I have concerns about the ‘sliders’ themselves. If we are using rubrics and assessment criteria to improve transparency, we need to take great care not to then obfuscate what we are doing. The ‘sliders’ allow tutors to decide whether a piece of work is in the high or low range within a classification (i.e. that against a single criteria it can be a ‘high 2.1’ or a ‘low 2.1’). This to me is one step forward and two steps back. When you have five or more criteria (averaging 20% or less per criteria) the difference between one classification and another is going to be 2% or less of the total. To be making judgements within that classification (within 2%) is marking to a level of accuracy which is simply not reliable or helpful to the students. It is for this reason that I think the ‘radio button’ approach of the Grademark rubric calculator is more transparent. In other words, it doesn’t leave them wondering what makes their achievement a ‘high’ rather than ‘low’ 2.1 (for instance) against a particular criteria. It does allow tutors to tweak a final grade away from a borderline (eg 69%) but my hunch is that when rubric calculators are used, students are less inclined to complain about a mark that ‘comes out in the wash’ to that number than one which is arrived at holistically by the tutor. As a result – I don’t think we should shy away from awarding borderline marks if that’s what the rubric (which has been clearly communicated to the student before hand) calculates. Anything else is duplicitous.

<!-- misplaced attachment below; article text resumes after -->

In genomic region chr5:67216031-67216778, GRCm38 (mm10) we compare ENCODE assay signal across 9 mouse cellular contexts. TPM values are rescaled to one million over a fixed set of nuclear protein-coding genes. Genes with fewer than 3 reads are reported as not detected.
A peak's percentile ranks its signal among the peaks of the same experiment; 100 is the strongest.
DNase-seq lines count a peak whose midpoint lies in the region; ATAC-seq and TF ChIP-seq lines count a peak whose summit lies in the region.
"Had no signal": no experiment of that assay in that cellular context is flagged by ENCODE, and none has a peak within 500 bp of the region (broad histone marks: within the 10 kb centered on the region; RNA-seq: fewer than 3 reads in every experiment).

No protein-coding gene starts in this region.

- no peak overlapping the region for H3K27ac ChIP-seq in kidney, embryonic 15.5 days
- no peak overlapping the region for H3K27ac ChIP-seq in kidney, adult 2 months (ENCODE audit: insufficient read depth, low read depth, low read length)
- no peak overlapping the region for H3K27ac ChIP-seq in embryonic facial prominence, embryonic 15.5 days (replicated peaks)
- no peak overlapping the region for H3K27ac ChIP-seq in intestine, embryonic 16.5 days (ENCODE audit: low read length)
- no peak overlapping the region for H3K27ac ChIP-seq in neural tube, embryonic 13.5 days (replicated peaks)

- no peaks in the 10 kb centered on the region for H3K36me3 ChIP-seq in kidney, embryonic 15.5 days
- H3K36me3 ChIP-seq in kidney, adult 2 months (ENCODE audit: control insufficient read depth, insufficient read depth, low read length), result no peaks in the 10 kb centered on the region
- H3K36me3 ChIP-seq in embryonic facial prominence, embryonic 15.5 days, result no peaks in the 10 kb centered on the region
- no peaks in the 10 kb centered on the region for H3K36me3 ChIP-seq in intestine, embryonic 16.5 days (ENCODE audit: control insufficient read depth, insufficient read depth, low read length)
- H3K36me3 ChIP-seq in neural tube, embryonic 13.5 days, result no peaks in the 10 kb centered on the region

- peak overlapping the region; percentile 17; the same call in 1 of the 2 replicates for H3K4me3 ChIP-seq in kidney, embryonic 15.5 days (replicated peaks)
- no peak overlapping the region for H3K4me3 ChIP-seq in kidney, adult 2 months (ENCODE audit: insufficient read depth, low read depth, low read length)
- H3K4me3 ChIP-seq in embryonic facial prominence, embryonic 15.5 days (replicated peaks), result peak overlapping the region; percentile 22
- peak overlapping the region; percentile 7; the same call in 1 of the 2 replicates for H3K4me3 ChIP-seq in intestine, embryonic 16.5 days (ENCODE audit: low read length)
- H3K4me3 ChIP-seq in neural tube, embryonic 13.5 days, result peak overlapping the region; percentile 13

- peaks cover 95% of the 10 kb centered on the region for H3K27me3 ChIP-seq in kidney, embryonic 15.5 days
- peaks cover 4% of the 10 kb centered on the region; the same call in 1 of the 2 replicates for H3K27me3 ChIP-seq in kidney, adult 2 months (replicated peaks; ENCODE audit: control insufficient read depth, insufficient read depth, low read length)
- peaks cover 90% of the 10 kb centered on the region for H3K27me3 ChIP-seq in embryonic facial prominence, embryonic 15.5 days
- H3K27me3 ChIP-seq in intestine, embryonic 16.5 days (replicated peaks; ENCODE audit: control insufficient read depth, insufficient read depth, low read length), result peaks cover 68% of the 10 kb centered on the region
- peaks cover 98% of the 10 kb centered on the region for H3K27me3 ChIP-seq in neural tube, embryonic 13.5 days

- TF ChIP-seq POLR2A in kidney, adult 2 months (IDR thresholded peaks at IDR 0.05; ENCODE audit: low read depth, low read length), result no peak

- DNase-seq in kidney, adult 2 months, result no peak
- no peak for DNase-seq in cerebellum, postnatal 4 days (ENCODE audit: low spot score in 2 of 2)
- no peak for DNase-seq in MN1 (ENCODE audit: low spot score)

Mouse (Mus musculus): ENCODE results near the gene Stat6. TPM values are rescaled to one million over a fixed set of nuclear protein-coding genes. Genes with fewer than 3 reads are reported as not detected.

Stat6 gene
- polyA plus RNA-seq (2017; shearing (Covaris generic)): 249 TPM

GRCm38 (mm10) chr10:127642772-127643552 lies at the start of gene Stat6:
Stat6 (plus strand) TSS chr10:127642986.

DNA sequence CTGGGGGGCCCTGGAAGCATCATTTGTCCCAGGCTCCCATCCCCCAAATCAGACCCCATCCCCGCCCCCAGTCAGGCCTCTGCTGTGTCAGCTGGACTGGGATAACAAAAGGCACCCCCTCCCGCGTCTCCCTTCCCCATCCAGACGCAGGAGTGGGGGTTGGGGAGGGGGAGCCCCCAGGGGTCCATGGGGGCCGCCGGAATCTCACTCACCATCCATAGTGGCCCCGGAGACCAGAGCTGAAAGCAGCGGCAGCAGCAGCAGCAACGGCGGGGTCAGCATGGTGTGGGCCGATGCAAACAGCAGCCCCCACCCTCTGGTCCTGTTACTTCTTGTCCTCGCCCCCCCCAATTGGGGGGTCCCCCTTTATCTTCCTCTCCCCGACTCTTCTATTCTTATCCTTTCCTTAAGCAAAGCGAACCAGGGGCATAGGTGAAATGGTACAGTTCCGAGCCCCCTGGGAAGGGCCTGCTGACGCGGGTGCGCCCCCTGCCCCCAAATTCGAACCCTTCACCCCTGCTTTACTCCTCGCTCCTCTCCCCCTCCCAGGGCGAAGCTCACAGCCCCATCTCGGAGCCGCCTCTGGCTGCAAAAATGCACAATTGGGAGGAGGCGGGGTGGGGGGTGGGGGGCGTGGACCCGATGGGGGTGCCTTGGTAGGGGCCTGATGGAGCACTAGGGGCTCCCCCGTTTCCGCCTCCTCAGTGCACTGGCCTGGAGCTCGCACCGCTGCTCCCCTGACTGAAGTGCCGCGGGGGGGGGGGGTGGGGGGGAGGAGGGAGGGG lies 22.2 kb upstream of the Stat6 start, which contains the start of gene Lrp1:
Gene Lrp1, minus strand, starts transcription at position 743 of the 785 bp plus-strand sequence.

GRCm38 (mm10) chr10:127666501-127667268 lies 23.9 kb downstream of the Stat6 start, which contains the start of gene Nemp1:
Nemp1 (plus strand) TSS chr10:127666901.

This tool looks like it’s going to be quite expensive in comparison to its competitors. Given that this is likely to be a tool that would need to be used in conjunction with other marking tools and that we can probably achieve many of the affordances it offers with some workarounds within Grademark, it’s going to prove a hard sell to many cash-strapped institutions at the moment.
This looks like a fine tool that will almost certainly be the right tool for many marking jobs. I think it will be especially attractive to colleagues marking physical objects (like artworks, models etc) and performances (music, drama, presentations etc). I suspect many will find it useful for marking exams, especially if feedback is required on them. It won’t replace marking tools like Grademark and it may be hard to justify the investment if we can find workarounds which achieve similar things within the tools for which we already hold sight licenses.